In her novel Alias Grace, Atwood explores the psychological mind-set of one of the most infamous Canadian women of the mid-nineteenth century. The author’s fascination with the murderess began when the Canadian Broadcasting Corporation asked her to write a play about Grace in 1974. The protagonist is the historical figure Grace Marks, an Irish immigrant who worked in Toronto in the 1840’s. The setting is established as The Kingston Penitentiary at the start of the novel, where Grace is carrying out her life sentence for the murder of her wealthy employer, Thomas Kinnear, and his pregnant mistress.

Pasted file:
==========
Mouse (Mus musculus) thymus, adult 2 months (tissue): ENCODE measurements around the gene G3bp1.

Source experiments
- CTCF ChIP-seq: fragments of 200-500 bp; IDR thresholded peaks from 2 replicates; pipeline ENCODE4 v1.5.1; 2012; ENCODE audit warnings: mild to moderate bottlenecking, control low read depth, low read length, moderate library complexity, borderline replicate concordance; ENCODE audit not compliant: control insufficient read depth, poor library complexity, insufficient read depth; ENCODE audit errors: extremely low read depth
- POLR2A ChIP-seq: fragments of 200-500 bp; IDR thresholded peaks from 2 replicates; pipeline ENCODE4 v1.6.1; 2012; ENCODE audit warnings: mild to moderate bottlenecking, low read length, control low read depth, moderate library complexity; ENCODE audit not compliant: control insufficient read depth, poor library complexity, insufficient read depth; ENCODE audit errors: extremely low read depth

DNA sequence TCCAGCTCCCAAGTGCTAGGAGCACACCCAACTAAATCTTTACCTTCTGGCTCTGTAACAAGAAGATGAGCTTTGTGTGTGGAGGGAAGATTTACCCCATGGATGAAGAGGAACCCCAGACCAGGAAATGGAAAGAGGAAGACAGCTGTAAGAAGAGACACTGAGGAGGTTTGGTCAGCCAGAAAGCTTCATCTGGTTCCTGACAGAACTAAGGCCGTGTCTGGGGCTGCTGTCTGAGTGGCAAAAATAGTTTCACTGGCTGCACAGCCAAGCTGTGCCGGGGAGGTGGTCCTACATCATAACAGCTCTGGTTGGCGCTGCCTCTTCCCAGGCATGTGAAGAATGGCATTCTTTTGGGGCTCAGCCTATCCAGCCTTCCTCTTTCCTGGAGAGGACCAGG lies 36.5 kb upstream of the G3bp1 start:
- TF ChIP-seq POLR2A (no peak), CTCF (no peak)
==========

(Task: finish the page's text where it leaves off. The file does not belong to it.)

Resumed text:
Grace is sentenced for the murder, along with James McDermott, her coworker and supposed lover. James, a stable hand, claims that Grace incited him to perform the gruesome murders; he is hanged for his part. There is much dissent as to Grace’s guilt; she claims to have no recollection of the killings, which occurred when she was a scullery maid of sixteen. Among those who wish to exonerate Grace are a group of reformers who seek help from Dr. Simon Jordan. The reformers hope that by engaging the doctor, they can end Grace’s fifteen years of imprisonment. Jordan, a reputable figure in the fledgling field of mental health, is sufficiently intrigued to help the prisoner. Jordan is riveted by Grace, yet he continues to find her an enigma.
As Jordan encourages Grace to reveal information about her experiences, the story of her...
(The entire section is 431 words.)